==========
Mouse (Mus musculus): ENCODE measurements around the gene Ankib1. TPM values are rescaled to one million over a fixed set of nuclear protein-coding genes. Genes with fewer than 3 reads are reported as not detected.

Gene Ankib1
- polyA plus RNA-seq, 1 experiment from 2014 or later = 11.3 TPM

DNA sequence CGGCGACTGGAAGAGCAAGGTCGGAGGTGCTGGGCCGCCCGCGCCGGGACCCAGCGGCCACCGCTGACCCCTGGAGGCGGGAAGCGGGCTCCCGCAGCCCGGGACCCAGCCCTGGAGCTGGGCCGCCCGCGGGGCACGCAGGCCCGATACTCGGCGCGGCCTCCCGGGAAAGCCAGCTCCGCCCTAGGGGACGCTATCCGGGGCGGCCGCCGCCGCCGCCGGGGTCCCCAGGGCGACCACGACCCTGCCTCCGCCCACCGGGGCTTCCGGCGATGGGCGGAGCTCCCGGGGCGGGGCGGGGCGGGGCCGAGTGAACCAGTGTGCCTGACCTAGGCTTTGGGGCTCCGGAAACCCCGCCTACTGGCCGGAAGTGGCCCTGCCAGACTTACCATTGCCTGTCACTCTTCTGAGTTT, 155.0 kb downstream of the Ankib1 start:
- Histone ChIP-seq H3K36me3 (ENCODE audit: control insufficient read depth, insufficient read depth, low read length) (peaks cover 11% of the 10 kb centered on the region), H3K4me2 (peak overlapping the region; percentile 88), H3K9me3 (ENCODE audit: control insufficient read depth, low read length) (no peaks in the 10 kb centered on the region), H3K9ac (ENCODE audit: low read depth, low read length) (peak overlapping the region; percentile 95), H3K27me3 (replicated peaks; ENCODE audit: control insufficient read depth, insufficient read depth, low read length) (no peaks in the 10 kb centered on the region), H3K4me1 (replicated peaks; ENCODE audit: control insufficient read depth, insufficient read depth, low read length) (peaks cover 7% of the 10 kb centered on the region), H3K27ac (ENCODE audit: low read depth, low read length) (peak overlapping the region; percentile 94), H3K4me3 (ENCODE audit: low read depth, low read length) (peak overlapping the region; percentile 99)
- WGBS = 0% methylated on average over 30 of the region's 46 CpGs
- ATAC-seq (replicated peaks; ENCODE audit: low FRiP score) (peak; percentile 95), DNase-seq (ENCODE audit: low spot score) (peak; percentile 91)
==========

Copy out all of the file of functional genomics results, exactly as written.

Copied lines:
Mouse (Mus musculus): ENCODE measurements around the gene Ankib1. TPM values are rescaled to one million over a fixed set of nuclear protein-coding genes. Genes with fewer than 3 reads are reported as not detected.

Gene Ankib1
- polyA plus RNA-seq, 1 experiment from 2014 or later = 11.3 TPM

DNA sequence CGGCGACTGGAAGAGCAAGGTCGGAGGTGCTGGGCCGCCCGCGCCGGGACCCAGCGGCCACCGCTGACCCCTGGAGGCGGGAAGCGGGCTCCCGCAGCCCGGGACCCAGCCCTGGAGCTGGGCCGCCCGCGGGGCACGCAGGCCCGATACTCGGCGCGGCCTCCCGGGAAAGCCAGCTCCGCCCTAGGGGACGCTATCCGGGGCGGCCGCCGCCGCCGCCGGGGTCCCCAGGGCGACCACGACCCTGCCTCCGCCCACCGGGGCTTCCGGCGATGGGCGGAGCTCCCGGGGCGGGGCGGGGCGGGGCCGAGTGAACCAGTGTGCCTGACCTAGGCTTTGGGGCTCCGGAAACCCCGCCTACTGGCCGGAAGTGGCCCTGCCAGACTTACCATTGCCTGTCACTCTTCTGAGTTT, 155.0 kb downstream of the Ankib1 start:
- Histone ChIP-seq H3K36me3 (ENCODE audit: control insufficient read depth, insufficient read depth, low read length) (peaks cover 11% of the 10 kb centered on the region), H3K4me2 (peak overlapping the region; percentile 88), H3K9me3 (ENCODE audit: control insufficient read depth, low read length) (no peaks in the 10 kb centered on the region), H3K9ac (ENCODE audit: low read depth, low read length) (peak overlapping the region; percentile 95), H3K27me3 (replicated peaks; ENCODE audit: control insufficient read depth, insufficient read depth, low read length) (no peaks in the 10 kb centered on the region), H3K4me1 (replicated peaks; ENCODE audit: control insufficient read depth, insufficient read depth, low read length) (peaks cover 7% of the 10 kb centered on the region), H3K27ac (ENCODE audit: low read depth, low read length) (peak overlapping the region; percentile 94), H3K4me3 (ENCODE audit: low read depth, low read length) (peak overlapping the region; percentile 99)
- WGBS = 0% methylated on average over 30 of the region's 46 CpGs
- ATAC-seq (replicated peaks; ENCODE audit: low FRiP score) (peak; percentile 95), DNase-seq (ENCODE audit: low spot score) (peak; percentile 91)